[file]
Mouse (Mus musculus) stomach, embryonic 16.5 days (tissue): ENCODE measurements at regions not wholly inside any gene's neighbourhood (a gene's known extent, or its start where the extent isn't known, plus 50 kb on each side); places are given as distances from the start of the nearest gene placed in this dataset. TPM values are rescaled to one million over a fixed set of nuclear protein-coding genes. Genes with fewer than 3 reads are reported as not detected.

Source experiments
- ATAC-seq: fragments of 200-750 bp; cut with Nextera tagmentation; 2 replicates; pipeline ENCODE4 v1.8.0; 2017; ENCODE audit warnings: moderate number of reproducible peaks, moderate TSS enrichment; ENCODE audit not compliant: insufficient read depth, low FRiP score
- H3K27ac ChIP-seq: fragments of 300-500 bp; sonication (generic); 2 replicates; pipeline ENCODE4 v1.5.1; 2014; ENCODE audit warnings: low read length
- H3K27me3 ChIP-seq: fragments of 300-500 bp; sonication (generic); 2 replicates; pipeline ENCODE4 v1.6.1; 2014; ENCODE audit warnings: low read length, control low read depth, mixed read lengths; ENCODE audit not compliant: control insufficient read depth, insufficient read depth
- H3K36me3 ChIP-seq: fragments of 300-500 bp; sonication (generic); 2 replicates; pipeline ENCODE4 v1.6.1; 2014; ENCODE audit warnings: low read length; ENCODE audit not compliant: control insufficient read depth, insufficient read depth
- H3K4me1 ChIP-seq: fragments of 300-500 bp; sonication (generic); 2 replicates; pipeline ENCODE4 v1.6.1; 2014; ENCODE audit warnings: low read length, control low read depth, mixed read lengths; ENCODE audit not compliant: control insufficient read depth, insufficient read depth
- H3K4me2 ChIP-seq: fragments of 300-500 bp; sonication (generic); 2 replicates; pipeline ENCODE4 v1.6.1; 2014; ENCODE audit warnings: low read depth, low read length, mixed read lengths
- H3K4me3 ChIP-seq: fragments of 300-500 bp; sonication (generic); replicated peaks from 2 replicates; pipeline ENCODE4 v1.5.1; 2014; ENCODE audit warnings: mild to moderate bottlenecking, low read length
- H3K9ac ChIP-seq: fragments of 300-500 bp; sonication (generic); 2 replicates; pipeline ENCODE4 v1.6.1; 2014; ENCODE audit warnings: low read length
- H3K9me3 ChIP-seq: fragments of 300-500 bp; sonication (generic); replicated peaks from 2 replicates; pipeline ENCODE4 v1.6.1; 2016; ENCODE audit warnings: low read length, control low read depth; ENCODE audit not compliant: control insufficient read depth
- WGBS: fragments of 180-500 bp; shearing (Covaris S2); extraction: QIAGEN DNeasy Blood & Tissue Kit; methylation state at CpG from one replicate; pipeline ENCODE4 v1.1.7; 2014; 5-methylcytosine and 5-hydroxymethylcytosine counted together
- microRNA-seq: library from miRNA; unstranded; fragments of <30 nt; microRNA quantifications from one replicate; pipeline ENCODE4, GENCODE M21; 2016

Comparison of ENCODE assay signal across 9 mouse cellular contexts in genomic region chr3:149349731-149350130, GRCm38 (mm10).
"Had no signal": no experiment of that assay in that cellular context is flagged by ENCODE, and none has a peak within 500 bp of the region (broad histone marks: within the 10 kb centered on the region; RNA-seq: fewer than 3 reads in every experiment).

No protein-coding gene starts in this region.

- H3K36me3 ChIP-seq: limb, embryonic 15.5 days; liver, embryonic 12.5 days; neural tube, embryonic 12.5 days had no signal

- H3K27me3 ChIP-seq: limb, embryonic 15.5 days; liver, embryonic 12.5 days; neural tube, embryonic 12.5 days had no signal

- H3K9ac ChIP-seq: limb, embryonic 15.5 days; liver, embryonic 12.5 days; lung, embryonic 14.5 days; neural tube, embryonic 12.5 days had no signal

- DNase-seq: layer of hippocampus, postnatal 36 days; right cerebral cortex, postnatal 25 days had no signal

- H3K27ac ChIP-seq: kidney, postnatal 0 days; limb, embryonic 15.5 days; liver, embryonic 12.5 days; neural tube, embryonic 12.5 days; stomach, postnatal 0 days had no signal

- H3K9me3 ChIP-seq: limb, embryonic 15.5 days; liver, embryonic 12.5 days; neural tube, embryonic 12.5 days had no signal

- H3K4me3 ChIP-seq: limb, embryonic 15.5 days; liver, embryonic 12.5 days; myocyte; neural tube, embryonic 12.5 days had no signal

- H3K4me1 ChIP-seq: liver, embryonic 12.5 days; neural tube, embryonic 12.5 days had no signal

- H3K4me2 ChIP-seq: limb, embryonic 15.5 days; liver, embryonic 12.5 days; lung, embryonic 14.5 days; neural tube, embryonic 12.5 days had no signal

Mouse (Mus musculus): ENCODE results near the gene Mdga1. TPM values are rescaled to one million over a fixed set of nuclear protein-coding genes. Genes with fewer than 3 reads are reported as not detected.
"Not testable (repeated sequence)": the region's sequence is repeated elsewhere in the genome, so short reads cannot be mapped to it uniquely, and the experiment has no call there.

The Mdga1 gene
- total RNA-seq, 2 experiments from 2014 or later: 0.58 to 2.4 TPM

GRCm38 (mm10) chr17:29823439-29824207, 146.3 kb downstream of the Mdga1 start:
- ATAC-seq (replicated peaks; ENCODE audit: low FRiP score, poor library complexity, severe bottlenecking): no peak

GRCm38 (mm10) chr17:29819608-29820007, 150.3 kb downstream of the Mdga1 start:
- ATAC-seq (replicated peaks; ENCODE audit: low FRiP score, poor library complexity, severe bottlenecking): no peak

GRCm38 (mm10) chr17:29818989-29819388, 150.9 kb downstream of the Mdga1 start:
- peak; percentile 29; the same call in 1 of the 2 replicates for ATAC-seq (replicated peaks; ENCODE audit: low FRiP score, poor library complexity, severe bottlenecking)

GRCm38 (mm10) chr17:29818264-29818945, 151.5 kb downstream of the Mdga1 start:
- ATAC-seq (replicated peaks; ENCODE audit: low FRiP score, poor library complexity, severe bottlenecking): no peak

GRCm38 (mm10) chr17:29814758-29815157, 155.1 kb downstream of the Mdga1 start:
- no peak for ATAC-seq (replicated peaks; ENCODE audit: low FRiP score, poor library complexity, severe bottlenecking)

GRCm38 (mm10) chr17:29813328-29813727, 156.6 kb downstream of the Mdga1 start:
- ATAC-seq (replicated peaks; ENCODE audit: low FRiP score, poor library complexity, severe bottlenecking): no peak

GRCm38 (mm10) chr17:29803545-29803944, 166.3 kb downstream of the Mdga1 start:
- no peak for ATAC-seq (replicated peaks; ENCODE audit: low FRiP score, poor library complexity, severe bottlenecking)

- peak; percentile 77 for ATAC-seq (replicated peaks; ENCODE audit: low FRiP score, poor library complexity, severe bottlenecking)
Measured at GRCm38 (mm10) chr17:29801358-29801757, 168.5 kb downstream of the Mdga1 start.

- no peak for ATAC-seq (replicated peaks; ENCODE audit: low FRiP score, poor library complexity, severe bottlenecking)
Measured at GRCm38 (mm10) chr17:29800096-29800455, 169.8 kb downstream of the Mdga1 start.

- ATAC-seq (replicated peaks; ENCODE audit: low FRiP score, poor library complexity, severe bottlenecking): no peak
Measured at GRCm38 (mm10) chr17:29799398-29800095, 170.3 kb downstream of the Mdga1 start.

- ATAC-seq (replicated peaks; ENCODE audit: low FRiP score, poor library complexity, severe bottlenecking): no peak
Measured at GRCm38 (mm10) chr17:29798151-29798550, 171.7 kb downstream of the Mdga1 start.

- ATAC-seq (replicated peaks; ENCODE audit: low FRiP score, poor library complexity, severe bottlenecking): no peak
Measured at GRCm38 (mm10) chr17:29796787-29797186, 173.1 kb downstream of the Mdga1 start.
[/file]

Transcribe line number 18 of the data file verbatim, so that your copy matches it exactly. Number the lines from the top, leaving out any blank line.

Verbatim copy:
- H3K27me3 ChIP-seq: limb, embryonic 15.5 days; liver, embryonic 12.5 days; neural tube, embryonic 12.5 days had no signal